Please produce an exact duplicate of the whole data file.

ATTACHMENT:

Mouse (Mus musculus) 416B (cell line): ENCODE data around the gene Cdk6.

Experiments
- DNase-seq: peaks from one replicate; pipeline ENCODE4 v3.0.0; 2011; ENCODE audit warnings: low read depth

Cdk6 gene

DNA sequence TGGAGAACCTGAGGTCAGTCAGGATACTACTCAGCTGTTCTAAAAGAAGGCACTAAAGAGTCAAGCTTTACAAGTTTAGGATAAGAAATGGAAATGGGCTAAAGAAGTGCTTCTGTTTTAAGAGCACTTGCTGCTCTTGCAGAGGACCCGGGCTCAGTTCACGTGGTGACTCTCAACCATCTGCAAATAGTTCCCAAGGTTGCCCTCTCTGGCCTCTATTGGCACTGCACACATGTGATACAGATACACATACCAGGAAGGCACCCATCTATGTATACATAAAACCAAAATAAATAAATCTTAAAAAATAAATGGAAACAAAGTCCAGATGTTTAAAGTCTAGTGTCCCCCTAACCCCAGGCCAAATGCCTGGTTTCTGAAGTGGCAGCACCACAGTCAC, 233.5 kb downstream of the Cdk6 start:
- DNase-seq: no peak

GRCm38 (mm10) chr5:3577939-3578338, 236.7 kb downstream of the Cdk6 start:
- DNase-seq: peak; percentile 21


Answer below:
Mouse (Mus musculus) 416B (cell line): ENCODE data around the gene Cdk6.

Experiments
- DNase-seq: peaks from one replicate; pipeline ENCODE4 v3.0.0; 2011; ENCODE audit warnings: low read depth

Cdk6 gene

DNA sequence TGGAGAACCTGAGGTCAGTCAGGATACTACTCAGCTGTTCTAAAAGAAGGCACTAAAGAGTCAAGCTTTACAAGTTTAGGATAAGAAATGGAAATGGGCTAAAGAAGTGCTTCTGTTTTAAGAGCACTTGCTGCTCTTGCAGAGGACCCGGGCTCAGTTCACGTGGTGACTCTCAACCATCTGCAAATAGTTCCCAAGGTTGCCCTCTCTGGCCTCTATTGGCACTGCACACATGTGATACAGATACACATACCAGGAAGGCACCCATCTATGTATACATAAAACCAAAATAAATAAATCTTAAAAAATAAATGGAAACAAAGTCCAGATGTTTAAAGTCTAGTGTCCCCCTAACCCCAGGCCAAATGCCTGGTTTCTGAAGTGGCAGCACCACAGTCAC, 233.5 kb downstream of the Cdk6 start:
- DNase-seq: no peak

GRCm38 (mm10) chr5:3577939-3578338, 236.7 kb downstream of the Cdk6 start:
- DNase-seq: peak; percentile 21